This was the title of a talk by the philosopher and journalist Robert Rowland Smith, at London’s School of Life two days ago.
I have known Robert for a couple of years, during which he has published two books exploring how philosophy is relevant to the everyday dilemmas of modern life: Breakfast with Socrates and Driving with Plato.
The essence of the talk, I think, was that despite regular reminders throughout history of humanity’s less than fully rational nature, we still tend to overestimate our self-control. The constant development of technology not only distracts us from evidence to the contrary, but creates neurotic
dissatisfaction which we tend to worsen by seeking relief in materialism rather than by improving our interpersonal relationships.
I’m not sure that Robert is right in seeing the Western rational “Enlightenment” as perhaps now needing some sort of counter in the form of an Endarkenment”, because I think that contemporary philosophies and psychotherapies, as well as older Romantic Western culture, offer a whole range of ways to explore what Jung called our “shadow aspects”. And some people who are stuck in over-rational ways of life are suffering from biologically-based problems such as depression (1) or autistic spectrum disorders: they may need medication or other treatments to fully take part in philosophical or psychotherapeutic discourse.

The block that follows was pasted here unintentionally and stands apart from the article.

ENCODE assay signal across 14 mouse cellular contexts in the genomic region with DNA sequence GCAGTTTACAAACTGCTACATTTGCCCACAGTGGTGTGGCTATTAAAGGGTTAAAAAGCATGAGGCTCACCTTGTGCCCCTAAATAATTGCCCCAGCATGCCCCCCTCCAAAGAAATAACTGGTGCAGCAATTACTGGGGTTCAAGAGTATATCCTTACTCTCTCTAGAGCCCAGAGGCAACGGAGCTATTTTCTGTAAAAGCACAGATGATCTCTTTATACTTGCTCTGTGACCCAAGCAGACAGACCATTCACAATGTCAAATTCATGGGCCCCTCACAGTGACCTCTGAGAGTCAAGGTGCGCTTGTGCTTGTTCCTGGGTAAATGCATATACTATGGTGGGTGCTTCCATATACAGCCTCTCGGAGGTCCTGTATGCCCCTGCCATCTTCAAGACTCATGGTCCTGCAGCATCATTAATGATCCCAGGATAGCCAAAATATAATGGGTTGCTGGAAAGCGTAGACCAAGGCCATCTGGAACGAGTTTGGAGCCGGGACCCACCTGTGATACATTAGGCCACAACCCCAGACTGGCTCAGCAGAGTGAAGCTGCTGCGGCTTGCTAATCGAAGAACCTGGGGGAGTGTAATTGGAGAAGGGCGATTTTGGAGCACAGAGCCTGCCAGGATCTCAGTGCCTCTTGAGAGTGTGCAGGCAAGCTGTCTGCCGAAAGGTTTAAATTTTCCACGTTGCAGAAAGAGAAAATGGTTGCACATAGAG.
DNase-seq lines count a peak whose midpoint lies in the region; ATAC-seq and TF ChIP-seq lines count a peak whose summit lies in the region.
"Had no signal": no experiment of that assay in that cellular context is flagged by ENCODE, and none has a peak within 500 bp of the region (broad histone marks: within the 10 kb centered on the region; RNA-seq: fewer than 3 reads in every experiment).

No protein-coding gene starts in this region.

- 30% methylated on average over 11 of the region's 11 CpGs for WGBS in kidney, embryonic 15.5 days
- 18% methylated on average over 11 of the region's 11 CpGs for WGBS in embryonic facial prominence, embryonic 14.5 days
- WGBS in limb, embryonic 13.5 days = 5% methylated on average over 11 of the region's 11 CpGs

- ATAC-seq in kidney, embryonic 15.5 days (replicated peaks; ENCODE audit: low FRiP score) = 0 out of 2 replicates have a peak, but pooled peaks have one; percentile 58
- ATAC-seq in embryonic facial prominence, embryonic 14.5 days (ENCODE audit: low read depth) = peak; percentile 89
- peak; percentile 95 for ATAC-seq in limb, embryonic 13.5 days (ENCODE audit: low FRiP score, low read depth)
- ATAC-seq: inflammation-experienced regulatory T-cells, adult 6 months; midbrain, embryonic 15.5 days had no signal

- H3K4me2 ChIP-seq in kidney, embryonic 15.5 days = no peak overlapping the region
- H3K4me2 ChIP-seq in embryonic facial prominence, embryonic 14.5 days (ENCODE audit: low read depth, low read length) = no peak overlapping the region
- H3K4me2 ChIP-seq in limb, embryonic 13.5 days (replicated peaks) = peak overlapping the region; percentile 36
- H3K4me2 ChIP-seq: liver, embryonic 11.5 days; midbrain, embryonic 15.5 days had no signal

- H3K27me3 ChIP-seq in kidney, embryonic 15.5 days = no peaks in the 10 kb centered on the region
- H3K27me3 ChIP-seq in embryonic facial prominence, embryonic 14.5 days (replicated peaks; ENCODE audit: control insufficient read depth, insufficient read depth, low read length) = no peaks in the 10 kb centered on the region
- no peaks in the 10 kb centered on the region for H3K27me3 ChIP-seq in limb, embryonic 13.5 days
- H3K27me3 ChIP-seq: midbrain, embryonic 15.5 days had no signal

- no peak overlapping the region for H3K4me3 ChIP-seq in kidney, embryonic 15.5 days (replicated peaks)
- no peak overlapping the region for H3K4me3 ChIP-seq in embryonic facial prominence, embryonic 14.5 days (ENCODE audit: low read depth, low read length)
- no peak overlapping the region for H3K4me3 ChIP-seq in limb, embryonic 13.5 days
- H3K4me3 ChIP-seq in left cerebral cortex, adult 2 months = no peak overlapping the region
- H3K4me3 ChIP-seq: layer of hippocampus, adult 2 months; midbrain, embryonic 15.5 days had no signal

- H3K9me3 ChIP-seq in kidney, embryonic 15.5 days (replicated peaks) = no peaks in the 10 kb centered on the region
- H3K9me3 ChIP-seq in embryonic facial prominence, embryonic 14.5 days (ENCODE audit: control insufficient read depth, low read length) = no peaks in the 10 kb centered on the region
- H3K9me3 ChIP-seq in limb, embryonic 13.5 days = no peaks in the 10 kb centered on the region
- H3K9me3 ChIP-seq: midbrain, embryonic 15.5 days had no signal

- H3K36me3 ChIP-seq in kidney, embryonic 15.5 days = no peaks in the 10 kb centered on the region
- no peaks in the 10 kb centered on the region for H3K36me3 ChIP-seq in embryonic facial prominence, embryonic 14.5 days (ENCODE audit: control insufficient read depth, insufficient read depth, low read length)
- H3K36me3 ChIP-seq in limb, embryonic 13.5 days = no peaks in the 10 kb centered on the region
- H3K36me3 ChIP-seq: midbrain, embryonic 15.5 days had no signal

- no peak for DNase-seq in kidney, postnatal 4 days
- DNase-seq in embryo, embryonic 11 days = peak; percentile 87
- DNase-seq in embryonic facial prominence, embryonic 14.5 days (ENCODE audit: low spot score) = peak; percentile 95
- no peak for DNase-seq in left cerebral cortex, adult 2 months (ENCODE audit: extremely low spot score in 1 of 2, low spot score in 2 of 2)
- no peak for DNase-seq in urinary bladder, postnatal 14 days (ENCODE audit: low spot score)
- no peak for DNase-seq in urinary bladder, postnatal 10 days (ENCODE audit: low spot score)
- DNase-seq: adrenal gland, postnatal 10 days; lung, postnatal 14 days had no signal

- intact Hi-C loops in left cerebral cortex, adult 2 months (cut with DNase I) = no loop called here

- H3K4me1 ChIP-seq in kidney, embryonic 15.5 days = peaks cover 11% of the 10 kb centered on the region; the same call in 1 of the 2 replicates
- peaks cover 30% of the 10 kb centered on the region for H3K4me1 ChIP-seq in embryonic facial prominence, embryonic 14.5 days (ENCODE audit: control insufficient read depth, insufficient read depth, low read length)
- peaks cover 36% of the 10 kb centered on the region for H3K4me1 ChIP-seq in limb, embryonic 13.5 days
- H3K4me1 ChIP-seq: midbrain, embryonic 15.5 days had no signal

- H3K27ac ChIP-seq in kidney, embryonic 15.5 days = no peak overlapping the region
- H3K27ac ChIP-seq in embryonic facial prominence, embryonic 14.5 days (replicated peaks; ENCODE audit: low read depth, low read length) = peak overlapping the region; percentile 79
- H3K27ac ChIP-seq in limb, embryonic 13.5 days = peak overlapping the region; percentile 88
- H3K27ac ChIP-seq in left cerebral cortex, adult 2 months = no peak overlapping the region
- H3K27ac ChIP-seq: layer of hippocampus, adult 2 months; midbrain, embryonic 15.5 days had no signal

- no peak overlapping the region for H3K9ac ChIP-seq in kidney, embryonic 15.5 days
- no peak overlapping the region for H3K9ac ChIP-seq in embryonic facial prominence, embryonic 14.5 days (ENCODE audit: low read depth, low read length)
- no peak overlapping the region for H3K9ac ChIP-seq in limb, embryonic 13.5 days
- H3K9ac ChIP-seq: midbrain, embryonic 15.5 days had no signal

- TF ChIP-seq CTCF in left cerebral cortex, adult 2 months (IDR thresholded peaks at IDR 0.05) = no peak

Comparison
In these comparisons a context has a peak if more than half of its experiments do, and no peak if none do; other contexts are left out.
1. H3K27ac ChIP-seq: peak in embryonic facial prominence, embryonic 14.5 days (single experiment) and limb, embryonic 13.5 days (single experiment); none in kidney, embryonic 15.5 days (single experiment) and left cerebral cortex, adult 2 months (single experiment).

It might seem odd that medical technology is sometimes necessary to enable a less technologically-dependent life. But in my view this is just a particular case of science liberating rather than oppressing (2). Philosophy too contains many paradoxes of this kind, such as Wittgenstein’s recommendation that we should simply stop chattering about “things of which nothing can be said”: his non-silence was required first, so that therapeutic silence could follow.
(1) In general the more severe and long-lasting the depression the greater is the need for medication. But some severe depressions may respond well to psychotherapy and/or philosophy, and some mild depressions may respond only to medication.
(2) Of course, technology and science are often used oppressively, or at least with neglect, whether deliberately or by mistake. Antidepressants prescribed after a ten-minute consultation with a GP (rather than a much longer consultation with a GP, psychiatrist or clinical psychologist), including little or no discussion of psychotherapy, amounts to state-sanctioned neglect in my view.
England have today won the Ashes in Australia for the first time since 1986. The media have contrasted the travelling England supporters’ cheerful optimism through the last two dozen years, with the fair-weather Australians, who deserted the stands as this Tour played out.
Like the “Tartan Army” who support the Scotland football team, many of England’s cricket supporters abroad are said to drink heavily and yet stay good-humoured. This “Barmy Army” has attracted the attention of academic sociologists, who suggest that they have created “a new form of English national identity” (1).